• The word or message is be passed as quickly as possible--hand-to-hand--through a series of computers (the students) without walking.

  • This may be repeated several times...use of Instructional Strategy : Kinesthetic Learning.

  • Example of Keywords & Concepts in Learning Objectives: packet, transmission, routing, lossy data, security, latency, scalability, distributed systems, redundancy, addressing (DNS), reliability, phishing, DDoS, protocols (TCP/IP)

  • Have students look up "internet" in the Curriculum Framework, identify the 30 lines (approx.), and explain (or ask someone to explain) each line in terms of the activity...remember that EK's are "easier" than LO's

10:30-11:15 Lesson 6 : P2: Creating Computational Artifacts [Algorithm Development, Iteration 1 & 2 PB&J]

Key Takeaway - Incremental performance tasks that are sequenced and scaffolded buld student skills. Innovations emerge when computational artifacts are creatively designed to solve complex problems.


Create Performance Task Overview


Development Process & Collaboration : Page 44 : Course & Exam Description

  1. Investigate

  2. Plan

  3. Design

  4. Create/Implement

  5. Evaluate/Test (may also use Test-Driven development as 1st step)

  6. Document (may also use documentation as 1st step)

Introductory Activity : Expressing an Algorithm in a Language LO 4.1.2 & EK 4.1.2G

The Peanut Butter & Jelly Sandwich Algorithm : Collaborative Strategies

  • Iteration #1: Describe 7-10 steps that someone could follow to make a peanut butter and jelly sandwich. Assume the person following your list of instructions is as "dumb" as a computer. You may create your own "commands."

  • Iteration #2: After the list of instructions are specified, encourage a re-writing and refining using Computer Science terms such as "select" "if", "iterate", "list", and "sequence" (i.e. write steps as an algorithm). Gallery-walk.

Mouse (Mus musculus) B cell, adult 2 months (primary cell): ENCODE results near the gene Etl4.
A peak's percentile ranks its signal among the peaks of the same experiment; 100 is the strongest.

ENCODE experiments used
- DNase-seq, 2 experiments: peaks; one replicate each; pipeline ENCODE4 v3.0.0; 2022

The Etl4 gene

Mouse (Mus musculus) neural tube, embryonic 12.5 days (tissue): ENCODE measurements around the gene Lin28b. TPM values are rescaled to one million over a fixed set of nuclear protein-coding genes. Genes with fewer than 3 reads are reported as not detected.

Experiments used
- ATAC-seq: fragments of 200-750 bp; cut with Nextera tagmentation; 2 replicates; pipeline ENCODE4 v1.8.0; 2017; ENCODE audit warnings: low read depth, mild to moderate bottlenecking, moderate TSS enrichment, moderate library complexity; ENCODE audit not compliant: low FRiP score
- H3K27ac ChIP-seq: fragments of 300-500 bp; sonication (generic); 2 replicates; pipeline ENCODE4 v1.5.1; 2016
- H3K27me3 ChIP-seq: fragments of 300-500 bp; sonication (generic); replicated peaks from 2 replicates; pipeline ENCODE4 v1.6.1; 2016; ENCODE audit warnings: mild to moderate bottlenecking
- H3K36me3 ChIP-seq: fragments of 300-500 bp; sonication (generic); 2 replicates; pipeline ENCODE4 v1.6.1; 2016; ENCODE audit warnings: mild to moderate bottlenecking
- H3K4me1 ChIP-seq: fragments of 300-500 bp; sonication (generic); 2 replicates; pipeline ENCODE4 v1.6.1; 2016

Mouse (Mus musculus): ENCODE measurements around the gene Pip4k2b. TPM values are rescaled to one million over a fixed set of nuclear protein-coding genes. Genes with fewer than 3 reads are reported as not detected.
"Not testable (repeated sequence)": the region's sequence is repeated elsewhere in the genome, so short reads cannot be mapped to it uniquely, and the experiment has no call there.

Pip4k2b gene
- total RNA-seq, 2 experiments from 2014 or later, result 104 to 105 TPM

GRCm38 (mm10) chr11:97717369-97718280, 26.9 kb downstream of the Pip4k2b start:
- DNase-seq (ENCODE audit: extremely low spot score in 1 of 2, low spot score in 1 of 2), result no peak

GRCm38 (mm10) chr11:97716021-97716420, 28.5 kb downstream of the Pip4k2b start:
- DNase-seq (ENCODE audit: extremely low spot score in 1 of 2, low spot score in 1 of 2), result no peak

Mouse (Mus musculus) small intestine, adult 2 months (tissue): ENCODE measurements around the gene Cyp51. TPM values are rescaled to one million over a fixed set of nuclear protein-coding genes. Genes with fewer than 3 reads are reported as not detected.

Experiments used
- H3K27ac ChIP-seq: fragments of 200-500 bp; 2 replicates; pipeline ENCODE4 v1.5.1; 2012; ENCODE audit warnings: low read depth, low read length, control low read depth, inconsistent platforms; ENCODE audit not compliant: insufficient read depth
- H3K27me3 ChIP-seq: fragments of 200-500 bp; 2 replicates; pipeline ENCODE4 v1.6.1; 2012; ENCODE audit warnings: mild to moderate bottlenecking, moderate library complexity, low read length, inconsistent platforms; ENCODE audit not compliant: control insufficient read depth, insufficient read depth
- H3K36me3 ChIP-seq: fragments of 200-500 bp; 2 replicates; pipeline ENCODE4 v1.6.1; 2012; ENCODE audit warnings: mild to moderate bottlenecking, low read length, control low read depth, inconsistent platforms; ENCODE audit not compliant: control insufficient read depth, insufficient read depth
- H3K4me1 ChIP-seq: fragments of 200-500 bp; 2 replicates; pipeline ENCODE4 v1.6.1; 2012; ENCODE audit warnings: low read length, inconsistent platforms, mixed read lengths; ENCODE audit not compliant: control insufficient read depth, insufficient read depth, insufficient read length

11:15-11:45 Lesson 7 : P5: Communicating : Six Questions [Content over Quality]

Key Takeaways -
1. Effective communication requires modeling and practice for students to master.
2. Algorithms are used to develop and express solutions to computational problems.
3. Using relevant and credible sources is a way to engage students while building the skill of connecting computing.

Activity : How do you "teach" your students to communicate?

  1. Read Directions : Page 49 : Handbook... you have 5 minutes and should work alone. Marking the Text Strategy

  2. Exchange your responses with a partner.

  3. Evaluate each other's responses to determine the number of questions (listed below) that were answered : Think-Pair-Share Strategy

    • Six Questions : who, what, where, when, why, and how.

  4. Consider the following statement:

    • "What makes one student's response better than another is not the quality of writing, but the content of what is communicated."

  5. Evaluate the following two sentences. Which would score higher in terms of quality of writing? In content?

    1. "The ablty to vidio anyone, anywher and share in the intrnet using only our phones causez poeple too behav diffrnt in privat & publc. Sum poeple act crazeer for atention but othrs, like polise, act to be more cuatious--each can be good if it helps poeple improve thier lives or bad if it hurts if its spying dependin on the sitation."

    2. "Our smart phones have the most amazing photographic and recording capabilities. Combined with access to the internet, we have the ability to share instantly pictures or videos with friends and family. Who whould not want to have the best smart phone?"

  6. Read Key Takeaways #1 and #2 above. How would you create an algorithm (i.e. sequential, iterative, and selection steps...see LO 4.1.2) to create a lesson or unit plan for teaching communication skills to your students?

Evaluating Resources

Students should take note of :

  • The site's domain [.edu, .ru, .ch, .com, .tv, .gov, etc.]

  • The author and/or publisher of the site [is there an "attribution" or responsible individual?]